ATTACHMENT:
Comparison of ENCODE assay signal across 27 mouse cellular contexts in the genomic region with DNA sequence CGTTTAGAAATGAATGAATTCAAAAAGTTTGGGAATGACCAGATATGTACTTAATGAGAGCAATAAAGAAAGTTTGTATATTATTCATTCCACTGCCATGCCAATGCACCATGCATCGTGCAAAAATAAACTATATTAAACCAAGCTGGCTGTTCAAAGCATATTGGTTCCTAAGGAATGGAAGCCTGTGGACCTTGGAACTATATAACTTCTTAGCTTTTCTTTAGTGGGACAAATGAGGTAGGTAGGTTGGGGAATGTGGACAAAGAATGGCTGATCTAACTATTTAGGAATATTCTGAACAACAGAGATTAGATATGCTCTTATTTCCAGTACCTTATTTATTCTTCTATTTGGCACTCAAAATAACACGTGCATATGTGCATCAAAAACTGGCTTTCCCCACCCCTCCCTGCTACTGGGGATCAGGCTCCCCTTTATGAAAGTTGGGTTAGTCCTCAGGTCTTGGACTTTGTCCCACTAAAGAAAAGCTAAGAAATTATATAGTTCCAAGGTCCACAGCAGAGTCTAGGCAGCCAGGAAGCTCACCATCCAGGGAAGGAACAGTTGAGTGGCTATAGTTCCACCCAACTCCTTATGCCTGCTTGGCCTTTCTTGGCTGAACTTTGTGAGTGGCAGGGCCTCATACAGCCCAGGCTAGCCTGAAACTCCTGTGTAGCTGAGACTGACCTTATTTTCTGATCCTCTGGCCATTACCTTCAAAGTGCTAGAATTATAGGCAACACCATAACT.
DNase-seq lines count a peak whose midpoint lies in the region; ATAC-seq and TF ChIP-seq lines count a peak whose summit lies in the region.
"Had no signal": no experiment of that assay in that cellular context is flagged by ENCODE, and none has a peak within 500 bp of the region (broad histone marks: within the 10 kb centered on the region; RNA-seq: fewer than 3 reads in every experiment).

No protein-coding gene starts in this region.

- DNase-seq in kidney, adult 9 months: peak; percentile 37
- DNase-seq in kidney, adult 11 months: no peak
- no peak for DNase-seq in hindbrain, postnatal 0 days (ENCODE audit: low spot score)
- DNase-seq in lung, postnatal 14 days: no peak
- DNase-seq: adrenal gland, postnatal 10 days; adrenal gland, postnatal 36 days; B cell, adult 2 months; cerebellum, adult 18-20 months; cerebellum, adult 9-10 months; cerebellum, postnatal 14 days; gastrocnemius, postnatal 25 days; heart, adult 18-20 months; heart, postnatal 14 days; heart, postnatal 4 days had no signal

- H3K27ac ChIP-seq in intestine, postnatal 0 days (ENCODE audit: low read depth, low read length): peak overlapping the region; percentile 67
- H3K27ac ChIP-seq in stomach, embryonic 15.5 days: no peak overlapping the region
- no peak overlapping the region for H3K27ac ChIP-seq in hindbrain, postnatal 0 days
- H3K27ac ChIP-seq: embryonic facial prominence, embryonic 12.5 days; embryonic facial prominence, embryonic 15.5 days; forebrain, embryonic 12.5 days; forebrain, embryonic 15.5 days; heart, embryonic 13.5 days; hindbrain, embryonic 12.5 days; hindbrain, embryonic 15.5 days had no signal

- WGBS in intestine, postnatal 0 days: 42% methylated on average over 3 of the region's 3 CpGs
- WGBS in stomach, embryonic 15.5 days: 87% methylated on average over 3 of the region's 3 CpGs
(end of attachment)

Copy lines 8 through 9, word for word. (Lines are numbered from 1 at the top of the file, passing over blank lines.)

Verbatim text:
- DNase-seq in lung, postnatal 14 days: no peak
- DNase-seq: adrenal gland, postnatal 10 days; adrenal gland, postnatal 36 days; B cell, adult 2 months; cerebellum, adult 18-20 months; cerebellum, adult 9-10 months; cerebellum, postnatal 14 days; gastrocnemius, postnatal 25 days; heart, adult 18-20 months; heart, postnatal 14 days; heart, postnatal 4 days had no signal